(p. 18)

enough defines madness as consisting in possession by a fixed idea which neither reason nor evidence can displace, its professors fail to see that the charge really lies against those who bring it on the grounds in question, in that they themselves have a fixed idea, which renders them inaccessible to reason and evidence on the subject, that such faculties and experiences are impossible. And, inasmuch as their incredulity rests on their own failure to have attained the consciousness of those planes in man’s nature to which such faculties and experiences belong, they are really guilty of making themselves, while in such rudimentary condition, the measure of humanity. For, as man is only man in so far as he has evolved the consciousness of all the regions of being, spiritual as well as material, which are comprised in and which constitute humanity – to attain to which is to attain to his spiritual majority and become fully man – prior to this he is but man rudimentary, and this no matter what his attainments in respect of the outer and lower planes of consciousness. By which it is evident that when the Materialist or Agnostic says positively – as with curious inconsistency such persons do say – that “we neither have nor can have any certain knowledge concerning God, the soul, and immortality,” all that is true in such statement is that as Agnostics or Materialists we cannot have it, not that we cannot have it as men; since it is precisely as men who are fully man that we have it, and we are not fully man, in the sense of having attained to the full stature of humanity, until we have it.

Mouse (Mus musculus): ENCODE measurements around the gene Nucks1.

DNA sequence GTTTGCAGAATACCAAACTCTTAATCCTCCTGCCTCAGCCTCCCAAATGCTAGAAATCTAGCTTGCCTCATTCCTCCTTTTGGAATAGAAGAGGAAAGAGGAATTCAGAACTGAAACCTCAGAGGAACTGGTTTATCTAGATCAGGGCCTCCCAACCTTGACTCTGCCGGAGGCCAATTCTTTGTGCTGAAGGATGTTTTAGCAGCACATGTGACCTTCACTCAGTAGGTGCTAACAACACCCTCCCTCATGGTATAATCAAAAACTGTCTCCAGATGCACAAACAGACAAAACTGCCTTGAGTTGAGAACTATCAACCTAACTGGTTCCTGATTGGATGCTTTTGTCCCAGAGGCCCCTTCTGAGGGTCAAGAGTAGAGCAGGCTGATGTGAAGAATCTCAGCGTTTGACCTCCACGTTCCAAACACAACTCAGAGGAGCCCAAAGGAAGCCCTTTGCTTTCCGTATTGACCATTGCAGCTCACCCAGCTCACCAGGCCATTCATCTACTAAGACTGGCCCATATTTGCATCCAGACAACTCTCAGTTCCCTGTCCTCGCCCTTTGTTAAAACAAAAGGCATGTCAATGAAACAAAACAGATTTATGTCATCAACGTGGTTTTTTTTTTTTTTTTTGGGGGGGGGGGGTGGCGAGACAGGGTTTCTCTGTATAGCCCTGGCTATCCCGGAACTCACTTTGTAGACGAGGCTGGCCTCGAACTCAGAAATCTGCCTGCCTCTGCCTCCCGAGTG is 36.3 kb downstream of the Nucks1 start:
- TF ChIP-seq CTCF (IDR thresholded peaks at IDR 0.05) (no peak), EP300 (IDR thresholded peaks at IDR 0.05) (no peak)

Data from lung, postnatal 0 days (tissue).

In nothing does the besetting sin of the system in possession – the sin of unreasoning assumption – exhibit itself more conspicuously than in its restriction of the term “science” to the subjects exclusively of its own cognition, the physical and phenomenal, to the exclusion of the moral and spiritual. Resting as it does on the monstrous assumption that there is no science, actual or possible, of these things, such restriction is altogether arbitrary and unwarrantable. Even admitting – as Agnosticism does admit – the existence of a veil impenetrable to “science,” it forgets that the science on behalf of which such admission is made is

(p. 19)

not really science, but nescience. For, as science means knowledge, the science which does not know is not knowledge, but ignorance. Yet such is the “science,” and such are the limitations of the reasoning by which the men of the present generation have suffered themselves to be cajoled out of their inalienable birthright, the divine potentialities belonging to them in virtue of the nature of the substance of existence! (1)

            This substance the philosophy in vogue assumes to be matter, and makes evolution occurring in it the method of nature. But, inasmuch as that philosophy rejects the idea of consciousness, mind, or life inhering in matter or pre-existing organism, and recognises, moreover, no permanent ego to retain and progress by means of impressions received, it not only fails utterly to account for evolution, but makes evolution itself impossible, and only escapes from its dilemma by borrowing from Orthodoxy the device of miracle. And this in more than one respect. For, by deriving from this negative and unconscious basis – matter as defined by it – a positive universe teeming with life, consciousness, and intelligence, it first supposes the very miracle with which it taunts Orthodoxy in respect of its doctrine of creation, that of getting something out of nothing; and, next, it makes matter transcend itself. These are achievements which involve the negation of its own fundamental postulate of orderly evolution. And, yet further, while professing to be atheist, it is really theist,

(p. 20)